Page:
“Broken promises” at Pyar Taung cement project

November 7, 2013

HURFOM: Thailand’s largest industrial conglomerate, Siam Cement Group (SCG), is reportedly collaborating with Pacific Link Cement Industries Ltd. to construct a 12.4 billion baht cement plant in Kyaikmayaw Township, southeast of the Mon State capital. But residents of Pyar Taung village, located on the eastern bank of the Attaran River that bisects Kyaikmayaw, have alleged that the fledgling project has been accompanied by rampant unjust land acquisition and numerous “broken promises” made to villagers by the companies.

 Pyar-taung3“We already submitted letters [detailing the] damage to both local people’s livelihoods and the environment from constructing the cement project to the president, administration office and state governments,” said Nai Maung Ngo, a field researcher from the environmental and human rights watchdog Pyar Taung Watch. “Although we submitted the letter many times to the government, there are no solutions for us yet. The companies always give false statements to the residents saying that they will prevent hardships to local livelihoods, the environment, and wild animals when they call a meeting.”

A total of 30 workers from SCG and Pacific Link reportedly met with landowners last month in four villages along the Attaran River. According to meeting participants, company representatives made a number of promises about the value and benefits of the project and concluded by asking attendants to sign a paper without describing the significance of the document.

“We do not see any clear plans or explanation of the cement project and the worst thing is that the government is protecting the companies, so local people do not know who can speak out against the companies. The residents lived in fear of the military for many years so the companies and the authorities easily abuse them,” said Nai Maung Ngo. “One thing the residents don’t like is that the companies always want them to sign an unknown document after the meetings and the residents don’t understand why they have to sign that document. They are not sure whether it is an attendance sheet for the meeting or an authorization related to the project. The residents worry that it is a document that consents to the companies’ plan if they sign it, so they don’t want to sign. I am sure that the residents from Mac Grow, Ka Done Si, Kwan Ngan, Pauk Taw and Kaw Pa Naw villages do not support this cement project.”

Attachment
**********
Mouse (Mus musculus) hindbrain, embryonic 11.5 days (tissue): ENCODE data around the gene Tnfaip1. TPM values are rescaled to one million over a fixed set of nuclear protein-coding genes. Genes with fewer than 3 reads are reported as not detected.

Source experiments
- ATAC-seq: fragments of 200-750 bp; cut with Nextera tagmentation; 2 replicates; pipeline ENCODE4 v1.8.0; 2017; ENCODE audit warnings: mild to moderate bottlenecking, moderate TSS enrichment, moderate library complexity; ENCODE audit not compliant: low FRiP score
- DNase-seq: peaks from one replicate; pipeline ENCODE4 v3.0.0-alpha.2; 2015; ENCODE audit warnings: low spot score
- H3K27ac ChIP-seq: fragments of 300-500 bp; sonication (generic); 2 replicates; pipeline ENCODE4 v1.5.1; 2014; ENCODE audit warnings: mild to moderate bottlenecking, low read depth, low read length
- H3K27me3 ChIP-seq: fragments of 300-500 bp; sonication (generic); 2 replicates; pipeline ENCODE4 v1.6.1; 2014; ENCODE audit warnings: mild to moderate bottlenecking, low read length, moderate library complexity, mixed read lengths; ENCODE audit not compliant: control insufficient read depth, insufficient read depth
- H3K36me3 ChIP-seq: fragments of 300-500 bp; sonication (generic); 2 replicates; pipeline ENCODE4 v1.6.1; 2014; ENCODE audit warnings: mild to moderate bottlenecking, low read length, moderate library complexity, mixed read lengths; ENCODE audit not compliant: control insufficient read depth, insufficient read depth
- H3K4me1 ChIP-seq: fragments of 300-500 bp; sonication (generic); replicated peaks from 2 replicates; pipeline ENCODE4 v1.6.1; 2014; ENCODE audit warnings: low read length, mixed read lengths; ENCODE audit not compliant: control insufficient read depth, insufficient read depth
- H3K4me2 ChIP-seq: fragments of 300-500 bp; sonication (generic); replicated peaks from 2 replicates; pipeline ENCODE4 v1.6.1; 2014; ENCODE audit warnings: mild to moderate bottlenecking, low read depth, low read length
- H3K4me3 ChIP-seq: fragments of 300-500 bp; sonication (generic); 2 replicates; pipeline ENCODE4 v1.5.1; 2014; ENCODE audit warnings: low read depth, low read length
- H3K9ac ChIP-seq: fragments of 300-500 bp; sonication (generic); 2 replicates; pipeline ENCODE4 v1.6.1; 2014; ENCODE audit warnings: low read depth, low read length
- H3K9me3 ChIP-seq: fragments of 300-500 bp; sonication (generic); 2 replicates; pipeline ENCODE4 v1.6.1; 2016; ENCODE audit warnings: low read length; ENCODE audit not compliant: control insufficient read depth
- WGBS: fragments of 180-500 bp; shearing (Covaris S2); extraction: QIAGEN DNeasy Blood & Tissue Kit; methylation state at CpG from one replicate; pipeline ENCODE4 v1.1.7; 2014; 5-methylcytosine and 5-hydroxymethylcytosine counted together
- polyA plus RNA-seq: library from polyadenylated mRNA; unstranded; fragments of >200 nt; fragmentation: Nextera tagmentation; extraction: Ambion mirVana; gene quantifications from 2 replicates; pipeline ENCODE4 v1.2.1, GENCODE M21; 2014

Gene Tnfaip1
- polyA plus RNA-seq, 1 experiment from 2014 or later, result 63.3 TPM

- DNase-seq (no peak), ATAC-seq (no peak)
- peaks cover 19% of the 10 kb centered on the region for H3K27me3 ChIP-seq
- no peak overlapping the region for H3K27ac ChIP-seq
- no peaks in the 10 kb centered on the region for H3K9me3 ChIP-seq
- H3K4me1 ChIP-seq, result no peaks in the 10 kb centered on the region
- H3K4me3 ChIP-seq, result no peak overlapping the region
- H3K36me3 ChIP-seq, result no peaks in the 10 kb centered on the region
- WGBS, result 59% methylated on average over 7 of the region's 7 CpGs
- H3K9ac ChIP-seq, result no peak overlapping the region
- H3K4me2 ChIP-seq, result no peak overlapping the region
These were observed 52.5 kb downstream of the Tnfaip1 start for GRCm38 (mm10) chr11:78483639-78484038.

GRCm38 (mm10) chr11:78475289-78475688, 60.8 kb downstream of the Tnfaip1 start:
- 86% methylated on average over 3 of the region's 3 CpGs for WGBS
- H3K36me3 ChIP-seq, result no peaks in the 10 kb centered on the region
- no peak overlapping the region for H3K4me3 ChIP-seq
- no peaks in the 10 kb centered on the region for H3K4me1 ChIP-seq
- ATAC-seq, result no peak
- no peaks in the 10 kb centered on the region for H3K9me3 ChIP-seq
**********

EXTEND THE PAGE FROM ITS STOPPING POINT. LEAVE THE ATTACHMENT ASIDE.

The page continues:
He added, “Ma Khin Mar Soe, a local teacher and an employee of [one of the] companies led [the meeting]. She talked about many things regarding the companies’ promises to the residents. However, I think that an officer or administrator from the companies should give these assurances instead of the promises coming only from the workers.”

Resident Nai Kon Tar asserted that SCG, working with Thai and Burmese engineers, had already started to collect raw materials for the cement project in nearby Pauk Taw village. He said that while there had been no recent reports of environmental damage, residents had already begun to feel pressure on their traditional means of income. Local fishermen reported that ships carrying freight and construction materials along the river to the project site had severed fishing nets and created large wakes that capsized small fishing boats.

“It is not good that that kind of big ship passes in this small river because the small boat owners have to move their boats to a safe place quickly when a big ship comes. Otherwise, their small boats will capsize. But mostly the residents have lost their fishing nets because there isn’t time to pull in the nets [before the ship passes]. So we want to suggest that the big ship travels at night instead.”